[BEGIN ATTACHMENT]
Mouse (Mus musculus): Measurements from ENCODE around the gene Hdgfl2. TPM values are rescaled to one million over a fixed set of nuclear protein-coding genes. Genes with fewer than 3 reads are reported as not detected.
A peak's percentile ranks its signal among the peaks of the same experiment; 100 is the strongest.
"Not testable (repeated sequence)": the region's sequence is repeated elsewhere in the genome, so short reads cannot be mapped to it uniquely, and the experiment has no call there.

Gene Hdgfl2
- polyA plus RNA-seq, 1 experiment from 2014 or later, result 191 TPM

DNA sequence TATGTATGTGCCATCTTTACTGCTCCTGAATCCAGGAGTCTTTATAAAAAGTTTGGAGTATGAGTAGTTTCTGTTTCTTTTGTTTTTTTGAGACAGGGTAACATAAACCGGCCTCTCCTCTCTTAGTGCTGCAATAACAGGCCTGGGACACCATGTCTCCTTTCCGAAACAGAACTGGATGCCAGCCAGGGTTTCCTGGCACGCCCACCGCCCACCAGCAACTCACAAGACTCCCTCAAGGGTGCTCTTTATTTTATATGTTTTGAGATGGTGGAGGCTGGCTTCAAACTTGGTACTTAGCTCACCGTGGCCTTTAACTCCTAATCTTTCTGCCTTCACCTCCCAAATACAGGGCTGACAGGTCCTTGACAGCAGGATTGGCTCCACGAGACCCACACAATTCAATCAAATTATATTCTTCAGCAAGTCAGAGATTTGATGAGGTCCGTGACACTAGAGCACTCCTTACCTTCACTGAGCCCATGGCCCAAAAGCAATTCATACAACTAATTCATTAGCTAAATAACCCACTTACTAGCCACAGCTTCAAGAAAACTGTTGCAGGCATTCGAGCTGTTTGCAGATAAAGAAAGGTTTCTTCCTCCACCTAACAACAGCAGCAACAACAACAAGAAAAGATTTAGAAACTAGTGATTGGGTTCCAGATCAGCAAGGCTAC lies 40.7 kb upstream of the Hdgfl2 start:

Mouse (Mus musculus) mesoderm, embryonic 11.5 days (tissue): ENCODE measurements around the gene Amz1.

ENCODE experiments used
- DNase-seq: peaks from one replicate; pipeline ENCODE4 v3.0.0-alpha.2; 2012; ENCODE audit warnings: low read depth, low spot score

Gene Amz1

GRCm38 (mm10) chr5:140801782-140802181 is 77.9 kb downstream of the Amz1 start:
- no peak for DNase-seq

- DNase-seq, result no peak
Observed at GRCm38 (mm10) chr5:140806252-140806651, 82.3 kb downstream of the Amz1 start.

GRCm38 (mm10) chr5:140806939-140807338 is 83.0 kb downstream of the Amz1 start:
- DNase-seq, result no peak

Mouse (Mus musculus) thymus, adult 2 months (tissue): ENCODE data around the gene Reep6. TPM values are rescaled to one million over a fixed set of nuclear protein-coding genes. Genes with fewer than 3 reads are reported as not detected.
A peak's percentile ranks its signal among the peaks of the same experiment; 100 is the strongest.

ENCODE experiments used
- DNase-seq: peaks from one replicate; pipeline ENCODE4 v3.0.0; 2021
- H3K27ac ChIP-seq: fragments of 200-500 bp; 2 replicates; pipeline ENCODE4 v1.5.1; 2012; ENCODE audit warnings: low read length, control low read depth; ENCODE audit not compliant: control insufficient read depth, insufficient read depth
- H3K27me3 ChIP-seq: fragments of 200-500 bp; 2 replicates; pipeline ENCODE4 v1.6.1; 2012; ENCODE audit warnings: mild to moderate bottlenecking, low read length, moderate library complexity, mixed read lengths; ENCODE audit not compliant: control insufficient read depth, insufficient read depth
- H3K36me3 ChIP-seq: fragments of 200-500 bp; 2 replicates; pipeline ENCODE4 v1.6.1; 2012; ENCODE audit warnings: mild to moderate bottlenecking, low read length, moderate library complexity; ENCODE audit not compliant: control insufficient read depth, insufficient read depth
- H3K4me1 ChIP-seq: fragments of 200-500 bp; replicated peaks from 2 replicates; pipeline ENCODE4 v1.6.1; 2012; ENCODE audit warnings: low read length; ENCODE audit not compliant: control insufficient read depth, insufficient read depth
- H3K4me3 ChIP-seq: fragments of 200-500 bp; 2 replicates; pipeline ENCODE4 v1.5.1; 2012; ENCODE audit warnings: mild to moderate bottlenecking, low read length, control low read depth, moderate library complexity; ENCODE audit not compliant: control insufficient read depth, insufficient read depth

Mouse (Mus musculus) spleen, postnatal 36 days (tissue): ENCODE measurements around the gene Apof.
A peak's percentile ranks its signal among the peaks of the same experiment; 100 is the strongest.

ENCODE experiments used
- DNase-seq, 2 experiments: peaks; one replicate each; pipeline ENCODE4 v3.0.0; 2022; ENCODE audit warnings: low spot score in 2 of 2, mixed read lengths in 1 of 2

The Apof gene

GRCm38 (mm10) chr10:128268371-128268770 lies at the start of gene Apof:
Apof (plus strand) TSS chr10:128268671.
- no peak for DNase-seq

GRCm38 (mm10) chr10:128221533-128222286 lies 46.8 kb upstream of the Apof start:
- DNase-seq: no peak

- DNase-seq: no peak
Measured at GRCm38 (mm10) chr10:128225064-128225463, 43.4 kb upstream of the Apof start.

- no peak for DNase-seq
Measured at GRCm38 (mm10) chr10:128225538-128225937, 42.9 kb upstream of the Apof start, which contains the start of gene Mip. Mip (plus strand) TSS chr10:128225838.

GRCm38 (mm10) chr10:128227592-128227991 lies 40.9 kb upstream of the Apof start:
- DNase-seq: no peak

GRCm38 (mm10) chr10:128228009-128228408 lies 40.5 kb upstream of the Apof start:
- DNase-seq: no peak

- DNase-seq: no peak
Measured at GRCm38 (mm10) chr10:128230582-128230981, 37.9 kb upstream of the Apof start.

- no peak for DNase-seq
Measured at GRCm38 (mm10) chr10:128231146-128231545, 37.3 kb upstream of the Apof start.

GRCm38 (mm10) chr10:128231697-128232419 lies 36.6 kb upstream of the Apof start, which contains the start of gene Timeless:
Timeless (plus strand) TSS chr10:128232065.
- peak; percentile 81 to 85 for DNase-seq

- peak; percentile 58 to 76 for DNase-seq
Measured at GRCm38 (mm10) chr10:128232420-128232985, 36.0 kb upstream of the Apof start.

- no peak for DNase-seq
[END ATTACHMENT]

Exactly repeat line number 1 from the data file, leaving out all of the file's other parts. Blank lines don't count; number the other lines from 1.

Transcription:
Mouse (Mus musculus): Measurements from ENCODE around the gene Hdgfl2. TPM values are rescaled to one million over a fixed set of nuclear protein-coding genes. Genes with fewer than 3 reads are reported as not detected.